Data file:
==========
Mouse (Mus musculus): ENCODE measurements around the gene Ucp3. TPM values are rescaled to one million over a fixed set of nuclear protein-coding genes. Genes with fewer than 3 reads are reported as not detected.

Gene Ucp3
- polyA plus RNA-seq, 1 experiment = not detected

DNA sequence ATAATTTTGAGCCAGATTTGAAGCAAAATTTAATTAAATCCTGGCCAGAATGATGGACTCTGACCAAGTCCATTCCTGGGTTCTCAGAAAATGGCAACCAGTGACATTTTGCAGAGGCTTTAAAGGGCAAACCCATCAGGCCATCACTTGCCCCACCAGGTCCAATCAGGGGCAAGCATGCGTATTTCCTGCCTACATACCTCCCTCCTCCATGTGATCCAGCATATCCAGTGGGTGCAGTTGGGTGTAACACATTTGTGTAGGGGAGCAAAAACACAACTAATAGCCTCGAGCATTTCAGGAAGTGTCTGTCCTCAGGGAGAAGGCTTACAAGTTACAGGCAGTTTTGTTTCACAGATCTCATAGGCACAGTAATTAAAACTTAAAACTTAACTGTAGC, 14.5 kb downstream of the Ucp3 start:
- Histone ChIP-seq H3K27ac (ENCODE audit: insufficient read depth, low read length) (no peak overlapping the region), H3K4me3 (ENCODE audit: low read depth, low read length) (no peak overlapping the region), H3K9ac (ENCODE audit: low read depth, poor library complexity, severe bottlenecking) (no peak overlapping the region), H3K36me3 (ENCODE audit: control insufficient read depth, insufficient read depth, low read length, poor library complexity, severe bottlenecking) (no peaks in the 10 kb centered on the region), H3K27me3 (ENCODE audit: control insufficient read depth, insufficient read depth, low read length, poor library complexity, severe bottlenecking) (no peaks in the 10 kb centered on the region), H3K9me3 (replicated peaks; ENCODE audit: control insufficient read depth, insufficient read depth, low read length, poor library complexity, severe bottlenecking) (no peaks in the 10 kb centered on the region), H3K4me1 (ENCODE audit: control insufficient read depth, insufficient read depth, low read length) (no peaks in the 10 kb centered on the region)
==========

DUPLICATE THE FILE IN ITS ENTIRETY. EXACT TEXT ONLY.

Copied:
Mouse (Mus musculus): ENCODE measurements around the gene Ucp3. TPM values are rescaled to one million over a fixed set of nuclear protein-coding genes. Genes with fewer than 3 reads are reported as not detected.

Gene Ucp3
- polyA plus RNA-seq, 1 experiment = not detected

DNA sequence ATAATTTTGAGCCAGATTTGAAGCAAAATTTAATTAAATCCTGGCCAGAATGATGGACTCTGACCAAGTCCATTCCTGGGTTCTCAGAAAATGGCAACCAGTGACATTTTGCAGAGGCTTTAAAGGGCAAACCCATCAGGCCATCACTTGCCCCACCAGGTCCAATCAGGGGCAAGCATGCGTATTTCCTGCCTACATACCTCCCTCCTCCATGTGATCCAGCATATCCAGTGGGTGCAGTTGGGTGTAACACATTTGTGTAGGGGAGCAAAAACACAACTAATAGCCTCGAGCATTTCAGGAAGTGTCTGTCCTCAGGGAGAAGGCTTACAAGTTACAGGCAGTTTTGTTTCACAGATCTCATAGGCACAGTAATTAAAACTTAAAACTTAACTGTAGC, 14.5 kb downstream of the Ucp3 start:
- Histone ChIP-seq H3K27ac (ENCODE audit: insufficient read depth, low read length) (no peak overlapping the region), H3K4me3 (ENCODE audit: low read depth, low read length) (no peak overlapping the region), H3K9ac (ENCODE audit: low read depth, poor library complexity, severe bottlenecking) (no peak overlapping the region), H3K36me3 (ENCODE audit: control insufficient read depth, insufficient read depth, low read length, poor library complexity, severe bottlenecking) (no peaks in the 10 kb centered on the region), H3K27me3 (ENCODE audit: control insufficient read depth, insufficient read depth, low read length, poor library complexity, severe bottlenecking) (no peaks in the 10 kb centered on the region), H3K9me3 (replicated peaks; ENCODE audit: control insufficient read depth, insufficient read depth, low read length, poor library complexity, severe bottlenecking) (no peaks in the 10 kb centered on the region), H3K4me1 (ENCODE audit: control insufficient read depth, insufficient read depth, low read length) (no peaks in the 10 kb centered on the region)